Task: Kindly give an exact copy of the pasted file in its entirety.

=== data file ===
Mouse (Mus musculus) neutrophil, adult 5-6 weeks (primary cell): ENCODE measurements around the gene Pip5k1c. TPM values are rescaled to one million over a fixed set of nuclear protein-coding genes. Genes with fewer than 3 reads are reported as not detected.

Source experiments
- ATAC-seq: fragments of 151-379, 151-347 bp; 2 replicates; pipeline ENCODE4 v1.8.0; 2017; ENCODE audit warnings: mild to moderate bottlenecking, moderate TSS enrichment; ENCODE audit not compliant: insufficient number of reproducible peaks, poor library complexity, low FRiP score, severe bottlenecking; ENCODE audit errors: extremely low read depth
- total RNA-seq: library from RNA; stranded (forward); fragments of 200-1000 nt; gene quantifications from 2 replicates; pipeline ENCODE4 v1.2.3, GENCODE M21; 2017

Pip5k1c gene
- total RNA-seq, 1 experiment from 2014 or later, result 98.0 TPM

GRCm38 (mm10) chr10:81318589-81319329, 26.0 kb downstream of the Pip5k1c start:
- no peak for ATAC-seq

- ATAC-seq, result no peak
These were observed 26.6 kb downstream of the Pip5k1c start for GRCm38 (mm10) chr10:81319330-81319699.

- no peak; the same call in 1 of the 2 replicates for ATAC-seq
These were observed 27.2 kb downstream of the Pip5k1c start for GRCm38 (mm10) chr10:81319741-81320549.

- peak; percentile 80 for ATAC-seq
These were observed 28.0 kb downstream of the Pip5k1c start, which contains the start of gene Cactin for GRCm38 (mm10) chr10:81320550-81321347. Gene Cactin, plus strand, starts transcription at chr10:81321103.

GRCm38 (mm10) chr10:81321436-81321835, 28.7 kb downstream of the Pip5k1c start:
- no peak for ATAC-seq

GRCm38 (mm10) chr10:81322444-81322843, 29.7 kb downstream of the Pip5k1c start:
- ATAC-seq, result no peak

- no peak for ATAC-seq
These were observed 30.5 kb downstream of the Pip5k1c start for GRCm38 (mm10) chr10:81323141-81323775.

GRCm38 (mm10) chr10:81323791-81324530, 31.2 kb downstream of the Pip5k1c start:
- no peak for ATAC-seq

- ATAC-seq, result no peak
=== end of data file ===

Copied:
Mouse (Mus musculus) neutrophil, adult 5-6 weeks (primary cell): ENCODE measurements around the gene Pip5k1c. TPM values are rescaled to one million over a fixed set of nuclear protein-coding genes. Genes with fewer than 3 reads are reported as not detected.

Source experiments
- ATAC-seq: fragments of 151-379, 151-347 bp; 2 replicates; pipeline ENCODE4 v1.8.0; 2017; ENCODE audit warnings: mild to moderate bottlenecking, moderate TSS enrichment; ENCODE audit not compliant: insufficient number of reproducible peaks, poor library complexity, low FRiP score, severe bottlenecking; ENCODE audit errors: extremely low read depth
- total RNA-seq: library from RNA; stranded (forward); fragments of 200-1000 nt; gene quantifications from 2 replicates; pipeline ENCODE4 v1.2.3, GENCODE M21; 2017

Pip5k1c gene
- total RNA-seq, 1 experiment from 2014 or later, result 98.0 TPM

GRCm38 (mm10) chr10:81318589-81319329, 26.0 kb downstream of the Pip5k1c start:
- no peak for ATAC-seq

- ATAC-seq, result no peak
These were observed 26.6 kb downstream of the Pip5k1c start for GRCm38 (mm10) chr10:81319330-81319699.

- no peak; the same call in 1 of the 2 replicates for ATAC-seq
These were observed 27.2 kb downstream of the Pip5k1c start for GRCm38 (mm10) chr10:81319741-81320549.

- peak; percentile 80 for ATAC-seq
These were observed 28.0 kb downstream of the Pip5k1c start, which contains the start of gene Cactin for GRCm38 (mm10) chr10:81320550-81321347. Gene Cactin, plus strand, starts transcription at chr10:81321103.

GRCm38 (mm10) chr10:81321436-81321835, 28.7 kb downstream of the Pip5k1c start:
- no peak for ATAC-seq

GRCm38 (mm10) chr10:81322444-81322843, 29.7 kb downstream of the Pip5k1c start:
- ATAC-seq, result no peak

- no peak for ATAC-seq
These were observed 30.5 kb downstream of the Pip5k1c start for GRCm38 (mm10) chr10:81323141-81323775.

GRCm38 (mm10) chr10:81323791-81324530, 31.2 kb downstream of the Pip5k1c start:
- no peak for ATAC-seq

- ATAC-seq, result no peak